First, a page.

A lot of what I do nowadays is innovation.

An overgrown copywriter turns into a creative director and an overgrown creative director sometimes turns in to a businessperson.

Regressive, some may say!

However in my view it's fascinating to apply creative thinking to business and industry-wide problems. As with everything, I've probably learned the most from the bits I've got wrong.

Ground your divergent thinking in real problems.

The same divergence that helps a concept team succeed can help a business increase efficiency and diversify their products. But only if that divergent thinking is then refined -- and applied directly to a genuine problem. Ideally, a genuine problem people would like to pay you to solve.

Deliver and measure like you would a live client project.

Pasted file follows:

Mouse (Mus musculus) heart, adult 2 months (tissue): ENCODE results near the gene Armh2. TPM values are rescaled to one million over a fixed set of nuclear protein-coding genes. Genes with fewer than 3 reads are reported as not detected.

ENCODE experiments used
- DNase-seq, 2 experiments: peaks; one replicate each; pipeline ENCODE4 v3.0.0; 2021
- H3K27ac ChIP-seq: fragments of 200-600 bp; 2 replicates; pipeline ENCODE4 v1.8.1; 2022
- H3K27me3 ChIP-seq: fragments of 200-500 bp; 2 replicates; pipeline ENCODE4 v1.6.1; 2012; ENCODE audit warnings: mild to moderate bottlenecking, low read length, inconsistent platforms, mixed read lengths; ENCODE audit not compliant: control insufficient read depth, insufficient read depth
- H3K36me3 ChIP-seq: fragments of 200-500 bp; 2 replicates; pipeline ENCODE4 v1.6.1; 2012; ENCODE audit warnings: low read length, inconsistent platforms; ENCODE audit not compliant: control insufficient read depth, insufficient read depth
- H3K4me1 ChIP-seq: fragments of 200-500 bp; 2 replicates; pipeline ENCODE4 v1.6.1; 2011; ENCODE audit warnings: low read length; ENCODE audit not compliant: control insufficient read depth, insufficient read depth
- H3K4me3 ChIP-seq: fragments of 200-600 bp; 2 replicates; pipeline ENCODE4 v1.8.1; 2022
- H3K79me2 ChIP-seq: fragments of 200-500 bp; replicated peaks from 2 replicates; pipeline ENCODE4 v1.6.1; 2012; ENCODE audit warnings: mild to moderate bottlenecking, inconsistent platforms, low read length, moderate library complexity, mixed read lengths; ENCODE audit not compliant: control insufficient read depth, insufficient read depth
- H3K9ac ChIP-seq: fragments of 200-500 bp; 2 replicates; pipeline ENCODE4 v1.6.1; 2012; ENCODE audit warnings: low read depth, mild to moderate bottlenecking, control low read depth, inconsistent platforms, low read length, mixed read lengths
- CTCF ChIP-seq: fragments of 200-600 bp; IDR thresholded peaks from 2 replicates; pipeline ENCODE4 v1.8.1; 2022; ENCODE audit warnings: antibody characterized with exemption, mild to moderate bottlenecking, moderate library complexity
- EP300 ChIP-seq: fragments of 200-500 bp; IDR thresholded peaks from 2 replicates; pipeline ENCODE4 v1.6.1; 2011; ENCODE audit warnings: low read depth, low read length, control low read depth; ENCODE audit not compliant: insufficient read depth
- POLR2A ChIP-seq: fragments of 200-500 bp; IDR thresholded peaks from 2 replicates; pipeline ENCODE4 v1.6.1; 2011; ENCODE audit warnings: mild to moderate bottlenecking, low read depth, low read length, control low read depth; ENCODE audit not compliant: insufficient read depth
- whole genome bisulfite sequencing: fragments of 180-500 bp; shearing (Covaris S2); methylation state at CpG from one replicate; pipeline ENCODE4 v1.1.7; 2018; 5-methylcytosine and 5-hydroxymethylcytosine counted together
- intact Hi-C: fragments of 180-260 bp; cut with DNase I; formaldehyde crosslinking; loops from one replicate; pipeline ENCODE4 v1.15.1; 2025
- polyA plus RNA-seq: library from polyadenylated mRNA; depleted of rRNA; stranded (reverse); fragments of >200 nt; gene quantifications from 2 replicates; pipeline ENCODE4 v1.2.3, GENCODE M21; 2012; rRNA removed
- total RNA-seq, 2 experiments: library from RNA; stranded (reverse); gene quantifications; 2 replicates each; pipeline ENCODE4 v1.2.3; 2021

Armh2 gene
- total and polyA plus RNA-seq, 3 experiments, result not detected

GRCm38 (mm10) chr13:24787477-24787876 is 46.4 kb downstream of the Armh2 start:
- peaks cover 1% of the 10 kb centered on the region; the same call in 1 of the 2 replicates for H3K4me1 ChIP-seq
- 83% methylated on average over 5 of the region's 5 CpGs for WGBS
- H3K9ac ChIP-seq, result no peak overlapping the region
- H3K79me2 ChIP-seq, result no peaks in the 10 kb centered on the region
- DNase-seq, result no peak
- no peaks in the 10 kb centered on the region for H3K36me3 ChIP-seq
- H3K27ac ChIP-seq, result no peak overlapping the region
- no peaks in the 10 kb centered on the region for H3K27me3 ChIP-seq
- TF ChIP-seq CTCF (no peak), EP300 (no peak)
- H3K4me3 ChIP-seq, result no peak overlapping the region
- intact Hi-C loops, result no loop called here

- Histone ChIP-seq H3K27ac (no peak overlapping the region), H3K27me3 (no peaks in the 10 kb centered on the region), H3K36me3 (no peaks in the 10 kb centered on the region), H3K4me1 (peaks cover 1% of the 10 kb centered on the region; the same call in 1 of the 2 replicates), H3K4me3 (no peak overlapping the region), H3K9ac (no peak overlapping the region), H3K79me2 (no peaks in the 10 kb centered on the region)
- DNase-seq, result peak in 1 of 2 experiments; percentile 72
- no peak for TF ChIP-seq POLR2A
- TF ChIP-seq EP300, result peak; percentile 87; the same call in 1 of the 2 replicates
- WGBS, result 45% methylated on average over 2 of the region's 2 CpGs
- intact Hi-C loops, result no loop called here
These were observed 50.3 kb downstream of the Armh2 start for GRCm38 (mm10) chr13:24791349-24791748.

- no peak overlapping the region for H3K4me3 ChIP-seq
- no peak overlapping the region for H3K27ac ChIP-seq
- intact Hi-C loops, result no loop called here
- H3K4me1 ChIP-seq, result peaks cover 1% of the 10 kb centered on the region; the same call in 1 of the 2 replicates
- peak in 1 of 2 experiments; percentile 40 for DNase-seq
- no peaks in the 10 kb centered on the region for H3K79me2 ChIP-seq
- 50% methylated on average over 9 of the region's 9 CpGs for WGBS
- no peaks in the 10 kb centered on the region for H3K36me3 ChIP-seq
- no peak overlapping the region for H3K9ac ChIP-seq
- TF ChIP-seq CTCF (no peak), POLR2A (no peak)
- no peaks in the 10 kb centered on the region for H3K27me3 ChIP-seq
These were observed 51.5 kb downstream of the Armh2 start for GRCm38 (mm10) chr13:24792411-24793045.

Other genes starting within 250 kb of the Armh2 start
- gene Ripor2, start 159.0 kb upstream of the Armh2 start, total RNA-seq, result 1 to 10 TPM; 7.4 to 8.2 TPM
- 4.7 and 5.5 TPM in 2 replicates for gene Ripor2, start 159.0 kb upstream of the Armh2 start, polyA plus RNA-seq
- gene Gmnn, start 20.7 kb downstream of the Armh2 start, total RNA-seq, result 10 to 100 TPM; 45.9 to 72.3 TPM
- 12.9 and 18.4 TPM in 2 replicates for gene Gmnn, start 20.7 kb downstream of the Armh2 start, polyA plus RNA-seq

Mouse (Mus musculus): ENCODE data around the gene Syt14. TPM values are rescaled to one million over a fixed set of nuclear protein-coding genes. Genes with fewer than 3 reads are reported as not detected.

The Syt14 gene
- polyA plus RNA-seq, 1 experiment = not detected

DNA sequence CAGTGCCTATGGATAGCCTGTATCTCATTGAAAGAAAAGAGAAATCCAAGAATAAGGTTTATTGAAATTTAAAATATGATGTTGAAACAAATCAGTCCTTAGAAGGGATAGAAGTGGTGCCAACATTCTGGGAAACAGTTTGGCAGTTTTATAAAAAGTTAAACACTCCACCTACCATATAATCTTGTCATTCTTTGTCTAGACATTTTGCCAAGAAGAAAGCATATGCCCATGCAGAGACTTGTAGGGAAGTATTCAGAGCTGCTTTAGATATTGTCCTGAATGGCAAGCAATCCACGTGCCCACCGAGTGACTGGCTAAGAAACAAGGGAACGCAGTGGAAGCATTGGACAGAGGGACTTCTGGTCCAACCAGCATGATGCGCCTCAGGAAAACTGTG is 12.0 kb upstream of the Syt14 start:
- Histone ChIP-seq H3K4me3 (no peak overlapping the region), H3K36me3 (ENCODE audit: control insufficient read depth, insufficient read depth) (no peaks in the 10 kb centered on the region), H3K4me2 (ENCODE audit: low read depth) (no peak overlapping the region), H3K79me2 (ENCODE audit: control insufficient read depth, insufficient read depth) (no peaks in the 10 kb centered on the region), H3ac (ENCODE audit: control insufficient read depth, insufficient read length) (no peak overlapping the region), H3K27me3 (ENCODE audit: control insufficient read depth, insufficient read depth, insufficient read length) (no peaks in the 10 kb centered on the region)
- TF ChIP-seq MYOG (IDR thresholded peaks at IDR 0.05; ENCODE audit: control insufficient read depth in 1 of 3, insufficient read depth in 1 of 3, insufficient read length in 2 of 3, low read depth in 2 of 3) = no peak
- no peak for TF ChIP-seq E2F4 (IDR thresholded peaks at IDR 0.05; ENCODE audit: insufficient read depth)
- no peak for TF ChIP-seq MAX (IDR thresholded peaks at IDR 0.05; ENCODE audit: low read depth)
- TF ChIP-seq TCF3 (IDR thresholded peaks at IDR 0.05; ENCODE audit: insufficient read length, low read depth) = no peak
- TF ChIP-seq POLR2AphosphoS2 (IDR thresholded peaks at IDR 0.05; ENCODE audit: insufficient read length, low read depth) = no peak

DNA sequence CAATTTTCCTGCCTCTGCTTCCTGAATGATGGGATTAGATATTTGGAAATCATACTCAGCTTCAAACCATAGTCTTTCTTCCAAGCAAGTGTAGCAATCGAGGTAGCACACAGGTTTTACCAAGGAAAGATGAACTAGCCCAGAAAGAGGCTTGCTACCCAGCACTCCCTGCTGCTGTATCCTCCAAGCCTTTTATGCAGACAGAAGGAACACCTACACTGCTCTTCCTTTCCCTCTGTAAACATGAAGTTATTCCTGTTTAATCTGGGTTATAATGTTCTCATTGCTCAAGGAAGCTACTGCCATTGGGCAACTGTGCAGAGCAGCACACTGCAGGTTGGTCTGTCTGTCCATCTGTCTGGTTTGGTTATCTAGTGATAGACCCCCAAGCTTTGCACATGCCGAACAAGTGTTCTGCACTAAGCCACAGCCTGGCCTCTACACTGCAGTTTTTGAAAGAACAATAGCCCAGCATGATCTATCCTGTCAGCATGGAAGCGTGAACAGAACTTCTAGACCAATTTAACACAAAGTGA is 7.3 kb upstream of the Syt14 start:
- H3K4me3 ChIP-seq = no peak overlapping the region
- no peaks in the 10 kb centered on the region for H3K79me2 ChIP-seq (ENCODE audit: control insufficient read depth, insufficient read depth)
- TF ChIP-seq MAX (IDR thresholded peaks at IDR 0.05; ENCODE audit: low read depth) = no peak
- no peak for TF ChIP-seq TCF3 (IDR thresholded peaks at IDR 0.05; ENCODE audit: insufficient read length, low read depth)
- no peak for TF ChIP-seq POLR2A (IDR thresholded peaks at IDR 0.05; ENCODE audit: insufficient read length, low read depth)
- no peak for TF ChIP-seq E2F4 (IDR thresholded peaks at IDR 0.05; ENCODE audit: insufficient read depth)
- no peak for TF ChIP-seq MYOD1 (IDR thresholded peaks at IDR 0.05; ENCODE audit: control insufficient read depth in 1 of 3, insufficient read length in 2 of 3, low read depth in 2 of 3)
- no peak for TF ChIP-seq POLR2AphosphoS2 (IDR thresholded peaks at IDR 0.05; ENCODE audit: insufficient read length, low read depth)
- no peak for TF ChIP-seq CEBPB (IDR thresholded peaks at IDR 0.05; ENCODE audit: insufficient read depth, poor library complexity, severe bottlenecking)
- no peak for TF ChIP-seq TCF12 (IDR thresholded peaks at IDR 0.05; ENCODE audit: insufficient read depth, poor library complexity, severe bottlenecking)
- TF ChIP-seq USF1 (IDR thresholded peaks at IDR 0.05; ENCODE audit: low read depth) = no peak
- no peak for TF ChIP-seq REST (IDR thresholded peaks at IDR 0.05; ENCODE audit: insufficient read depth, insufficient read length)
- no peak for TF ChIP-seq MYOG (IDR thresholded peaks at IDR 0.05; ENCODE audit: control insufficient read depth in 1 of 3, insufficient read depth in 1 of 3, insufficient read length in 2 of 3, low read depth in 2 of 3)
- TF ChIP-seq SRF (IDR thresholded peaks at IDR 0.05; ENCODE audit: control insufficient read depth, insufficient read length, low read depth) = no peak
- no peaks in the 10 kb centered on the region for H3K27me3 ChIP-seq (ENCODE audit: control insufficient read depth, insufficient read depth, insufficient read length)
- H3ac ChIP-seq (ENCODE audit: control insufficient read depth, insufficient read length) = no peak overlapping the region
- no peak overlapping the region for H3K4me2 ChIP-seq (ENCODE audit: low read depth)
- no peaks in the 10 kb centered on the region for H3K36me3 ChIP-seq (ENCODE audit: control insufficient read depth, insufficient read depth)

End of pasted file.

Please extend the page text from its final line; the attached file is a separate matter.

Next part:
Innovation isn't just about reading creative blogs, mixing up products, blue sky days, and covering all your flat surfaces with sticky notes -- although those things are a fun starting point. Landing the benefits of an innovation lab means using structure and processes. You have to be determined not just to experiment but to define the outcome, and show discipline, intent, deadlines and accountability.

And most importantly: measurement.

Celebrate and share your outputs.

The sustainability and success of your innovation lab depends on being able to signpost and report on the successes that it has produced: increased revenue, more business leads, more awards -- whichever KPIs your business finds most meaningful.

Sharing your success through a good internal PR machine will mean that you continue to gain buy-in for your innovation work to continue.